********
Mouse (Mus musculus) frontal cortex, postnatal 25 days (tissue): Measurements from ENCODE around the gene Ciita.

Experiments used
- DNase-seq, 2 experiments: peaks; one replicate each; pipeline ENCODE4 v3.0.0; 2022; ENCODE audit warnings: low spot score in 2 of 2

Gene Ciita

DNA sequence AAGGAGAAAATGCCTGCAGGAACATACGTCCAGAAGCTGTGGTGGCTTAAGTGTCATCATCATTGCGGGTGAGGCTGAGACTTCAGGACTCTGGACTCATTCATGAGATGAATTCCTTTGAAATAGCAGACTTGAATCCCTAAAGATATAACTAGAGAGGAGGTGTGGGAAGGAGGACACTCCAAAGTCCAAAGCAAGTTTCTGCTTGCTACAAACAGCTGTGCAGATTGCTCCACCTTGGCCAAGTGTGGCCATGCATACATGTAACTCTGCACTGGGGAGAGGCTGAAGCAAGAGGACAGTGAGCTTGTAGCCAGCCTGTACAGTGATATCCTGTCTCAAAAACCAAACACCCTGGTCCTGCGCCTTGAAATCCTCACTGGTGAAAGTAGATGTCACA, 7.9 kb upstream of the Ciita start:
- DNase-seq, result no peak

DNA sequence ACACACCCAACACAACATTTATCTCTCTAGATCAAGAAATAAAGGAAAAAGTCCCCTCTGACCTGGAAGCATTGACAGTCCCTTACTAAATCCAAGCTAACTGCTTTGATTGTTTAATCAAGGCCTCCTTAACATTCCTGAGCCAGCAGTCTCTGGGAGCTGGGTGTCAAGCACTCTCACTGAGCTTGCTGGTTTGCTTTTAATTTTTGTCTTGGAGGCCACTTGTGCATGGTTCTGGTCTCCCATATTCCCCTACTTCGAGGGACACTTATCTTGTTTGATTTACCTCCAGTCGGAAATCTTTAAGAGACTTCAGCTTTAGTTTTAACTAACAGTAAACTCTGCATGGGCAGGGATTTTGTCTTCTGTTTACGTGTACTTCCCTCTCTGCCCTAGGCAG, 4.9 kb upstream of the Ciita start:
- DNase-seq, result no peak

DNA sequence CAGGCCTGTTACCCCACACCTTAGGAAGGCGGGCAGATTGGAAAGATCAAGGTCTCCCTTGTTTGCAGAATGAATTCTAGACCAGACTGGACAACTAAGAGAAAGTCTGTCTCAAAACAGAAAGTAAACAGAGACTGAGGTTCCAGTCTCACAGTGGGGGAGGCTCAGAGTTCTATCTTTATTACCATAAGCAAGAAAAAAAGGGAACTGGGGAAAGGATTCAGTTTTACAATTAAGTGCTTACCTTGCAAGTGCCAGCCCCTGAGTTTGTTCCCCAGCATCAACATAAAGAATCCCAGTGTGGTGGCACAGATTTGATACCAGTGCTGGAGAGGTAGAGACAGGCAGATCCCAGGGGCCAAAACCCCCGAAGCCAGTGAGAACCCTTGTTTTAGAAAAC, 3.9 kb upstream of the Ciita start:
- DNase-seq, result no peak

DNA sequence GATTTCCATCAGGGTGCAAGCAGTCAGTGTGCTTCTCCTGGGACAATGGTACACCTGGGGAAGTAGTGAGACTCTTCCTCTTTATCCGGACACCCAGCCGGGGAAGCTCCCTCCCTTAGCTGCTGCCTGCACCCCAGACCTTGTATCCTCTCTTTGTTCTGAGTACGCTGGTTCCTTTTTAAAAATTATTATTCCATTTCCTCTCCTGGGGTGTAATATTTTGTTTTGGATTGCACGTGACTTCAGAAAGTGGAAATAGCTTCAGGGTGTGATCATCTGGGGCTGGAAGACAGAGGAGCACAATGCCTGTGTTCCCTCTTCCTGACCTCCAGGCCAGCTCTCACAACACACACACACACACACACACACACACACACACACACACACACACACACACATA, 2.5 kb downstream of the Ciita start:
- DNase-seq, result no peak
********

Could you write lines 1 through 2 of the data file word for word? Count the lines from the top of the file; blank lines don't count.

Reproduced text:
Mouse (Mus musculus) frontal cortex, postnatal 25 days (tissue): Measurements from ENCODE around the gene Ciita.

Experiments used